About the Project
Goal: To develop a comprehensive approach to promoting sustainable behavior on campus.
Oberlin College has set a goal of achieving carbon neutrality by 2025. While technology and capital investments are central to this goal, behavior change is equally important and often much more cost effective. This project is a collaboration between the Office of Environmental Sustainability and Professor of Psychology Cindy Frantz. Professor Frantz is an environmental psychologist that is spearheading efforts to design an integrated approach to maximizing sustainability behavior. Oberlin College student researchers, in collaboration with the Office of Environmental Sustainability, will help to execute a Community Based Social Marketing analysis, and to implement the resulting plans.
About Community-Based Social Marketing
Community Based Social Marketing (CBSM) is a systematic, empirically based approach to designing behavior change programs. It is a five-step process:
Select the right behaviors: focus resources and energy on behaviors that are high impact, easily changed, and not already common.
Identify barriers and benefits: determine why people do not engage in a behavior, and what benefits they can see from doing so.
Develop strategies to change behaviors: design programs and campaigns that minimize the barriers to a behavior, and maximize the benefits.
Pilot strategies and evaluate the impact: conduct pilot programs and assess the effectiveness of particular strategies; make adjustments and improvements as needed.
Broad-scale implementation and evaluation: launch program campus-wide; continually evaluate and adjust to maximize effectiveness.
Why We Need CBSM Projects
Oberlin College is known for its commitment to sustainability - it was one of the first institutions in higher education to sign the American College and University Presidents Climate Commitment (ACUPCC). To successfully achieve Oberlin’s stated goal of carbon neutrality by 2025, Oberlin’s Climate Action Plan describes a number of infrastructural and technological improvements that must be made; however it also assumes that at least 10% of carbon reductions will come from changes in behavior. This will require the development of a community culture that embodies sustainability at every level.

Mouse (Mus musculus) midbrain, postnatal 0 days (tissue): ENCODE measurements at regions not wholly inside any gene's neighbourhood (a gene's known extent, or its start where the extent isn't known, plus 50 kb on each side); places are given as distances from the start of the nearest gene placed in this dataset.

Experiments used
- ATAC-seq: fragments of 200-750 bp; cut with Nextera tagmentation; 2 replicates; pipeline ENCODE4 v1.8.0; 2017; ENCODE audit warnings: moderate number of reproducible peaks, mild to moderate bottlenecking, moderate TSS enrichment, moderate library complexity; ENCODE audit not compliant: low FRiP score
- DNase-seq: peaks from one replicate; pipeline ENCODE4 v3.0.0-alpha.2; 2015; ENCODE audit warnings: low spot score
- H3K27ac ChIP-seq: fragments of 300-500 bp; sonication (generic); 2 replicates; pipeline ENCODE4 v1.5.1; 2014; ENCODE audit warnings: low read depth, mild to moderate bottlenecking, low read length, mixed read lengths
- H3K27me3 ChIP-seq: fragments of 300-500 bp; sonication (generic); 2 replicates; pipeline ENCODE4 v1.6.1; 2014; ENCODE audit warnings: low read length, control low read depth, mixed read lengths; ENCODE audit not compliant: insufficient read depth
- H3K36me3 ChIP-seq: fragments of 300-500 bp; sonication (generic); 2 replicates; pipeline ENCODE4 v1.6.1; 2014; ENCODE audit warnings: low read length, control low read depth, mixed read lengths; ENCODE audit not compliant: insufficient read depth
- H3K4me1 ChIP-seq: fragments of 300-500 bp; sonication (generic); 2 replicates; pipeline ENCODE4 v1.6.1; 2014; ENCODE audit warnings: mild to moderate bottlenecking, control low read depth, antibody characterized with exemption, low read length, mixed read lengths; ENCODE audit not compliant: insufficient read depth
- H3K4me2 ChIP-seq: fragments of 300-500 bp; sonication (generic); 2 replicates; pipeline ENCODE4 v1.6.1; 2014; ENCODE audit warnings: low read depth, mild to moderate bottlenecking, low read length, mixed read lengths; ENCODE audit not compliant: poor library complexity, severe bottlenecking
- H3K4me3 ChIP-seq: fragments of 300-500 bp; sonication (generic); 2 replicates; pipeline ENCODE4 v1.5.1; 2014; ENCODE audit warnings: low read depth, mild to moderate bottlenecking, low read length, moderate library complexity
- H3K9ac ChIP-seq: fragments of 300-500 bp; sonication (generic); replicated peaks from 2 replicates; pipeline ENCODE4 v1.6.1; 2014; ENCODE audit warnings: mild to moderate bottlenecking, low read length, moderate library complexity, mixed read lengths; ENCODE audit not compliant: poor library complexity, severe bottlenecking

Rob Lamppa, former Director of Sustainability at Oberlin College, commissioned research to investigate sustainable behavior change in support of the Climate Action Plan. Increased understanding of student motivations to reduce their energy usage was deemed key to develop programs working towards carbon neutrality. Rather than using a scatter-shot approach to promoting the myriad of conservation actions one could adopt, Oberlin committed to using the CBSM model to focus on the most impactful behaviors, to design effective interventions, and to rigorously measure outcomes achieved from specific actions.
The research shows that student motivation to save energy is low or very low for 30% of the student body - approximately 840 students! This is a significant number of students not internally motivated to behave sustainably, requiring development of strategies that externally motivate or non-intrusively alter energy-use.